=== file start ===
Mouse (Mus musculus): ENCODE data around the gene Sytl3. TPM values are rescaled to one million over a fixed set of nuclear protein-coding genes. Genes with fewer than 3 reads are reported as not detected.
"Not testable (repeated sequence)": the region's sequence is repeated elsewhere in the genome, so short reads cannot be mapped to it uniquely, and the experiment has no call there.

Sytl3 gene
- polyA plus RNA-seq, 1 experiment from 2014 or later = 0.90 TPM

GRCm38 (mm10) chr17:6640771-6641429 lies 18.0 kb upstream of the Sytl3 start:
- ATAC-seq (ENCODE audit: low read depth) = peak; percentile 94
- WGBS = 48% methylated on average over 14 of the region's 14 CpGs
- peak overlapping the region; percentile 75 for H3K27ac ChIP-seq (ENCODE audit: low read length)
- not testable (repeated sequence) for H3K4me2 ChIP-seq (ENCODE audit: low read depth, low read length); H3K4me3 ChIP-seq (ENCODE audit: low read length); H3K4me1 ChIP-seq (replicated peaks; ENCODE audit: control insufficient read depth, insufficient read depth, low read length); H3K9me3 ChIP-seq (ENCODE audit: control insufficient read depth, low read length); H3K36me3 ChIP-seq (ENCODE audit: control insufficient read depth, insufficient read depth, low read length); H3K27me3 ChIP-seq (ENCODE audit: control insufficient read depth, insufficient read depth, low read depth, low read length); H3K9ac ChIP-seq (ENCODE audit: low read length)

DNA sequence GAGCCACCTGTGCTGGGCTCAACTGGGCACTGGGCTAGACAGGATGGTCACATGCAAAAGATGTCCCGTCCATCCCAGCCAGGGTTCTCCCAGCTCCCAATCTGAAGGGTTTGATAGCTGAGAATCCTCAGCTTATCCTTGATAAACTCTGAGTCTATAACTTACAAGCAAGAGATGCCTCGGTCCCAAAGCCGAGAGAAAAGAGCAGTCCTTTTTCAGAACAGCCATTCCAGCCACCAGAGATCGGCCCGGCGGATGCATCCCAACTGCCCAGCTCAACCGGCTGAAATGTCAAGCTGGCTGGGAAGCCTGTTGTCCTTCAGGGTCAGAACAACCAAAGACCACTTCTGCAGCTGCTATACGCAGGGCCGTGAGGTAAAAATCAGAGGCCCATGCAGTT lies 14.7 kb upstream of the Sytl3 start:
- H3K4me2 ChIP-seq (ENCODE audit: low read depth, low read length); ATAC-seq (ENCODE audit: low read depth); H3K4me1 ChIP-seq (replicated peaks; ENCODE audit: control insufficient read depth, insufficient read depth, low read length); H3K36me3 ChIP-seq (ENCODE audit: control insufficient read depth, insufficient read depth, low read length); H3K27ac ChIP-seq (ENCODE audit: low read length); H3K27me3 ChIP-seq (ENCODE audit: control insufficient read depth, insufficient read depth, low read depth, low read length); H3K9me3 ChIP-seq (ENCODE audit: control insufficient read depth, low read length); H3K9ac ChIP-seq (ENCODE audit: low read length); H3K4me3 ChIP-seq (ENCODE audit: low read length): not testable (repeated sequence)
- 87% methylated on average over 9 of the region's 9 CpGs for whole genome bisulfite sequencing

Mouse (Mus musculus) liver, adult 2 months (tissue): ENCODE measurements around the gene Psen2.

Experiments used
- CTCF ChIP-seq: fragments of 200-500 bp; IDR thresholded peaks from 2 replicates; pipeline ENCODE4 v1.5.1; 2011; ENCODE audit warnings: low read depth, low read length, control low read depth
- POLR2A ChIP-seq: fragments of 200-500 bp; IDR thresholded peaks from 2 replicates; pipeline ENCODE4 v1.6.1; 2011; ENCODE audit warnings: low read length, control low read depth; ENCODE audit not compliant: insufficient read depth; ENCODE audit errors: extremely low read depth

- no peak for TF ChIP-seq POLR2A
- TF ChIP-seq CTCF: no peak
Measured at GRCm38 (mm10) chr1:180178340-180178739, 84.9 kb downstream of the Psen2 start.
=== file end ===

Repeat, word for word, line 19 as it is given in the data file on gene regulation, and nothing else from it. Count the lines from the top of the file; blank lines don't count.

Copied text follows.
Measured at GRCm38 (mm10) chr1:180178340-180178739, 84.9 kb downstream of the Psen2 start.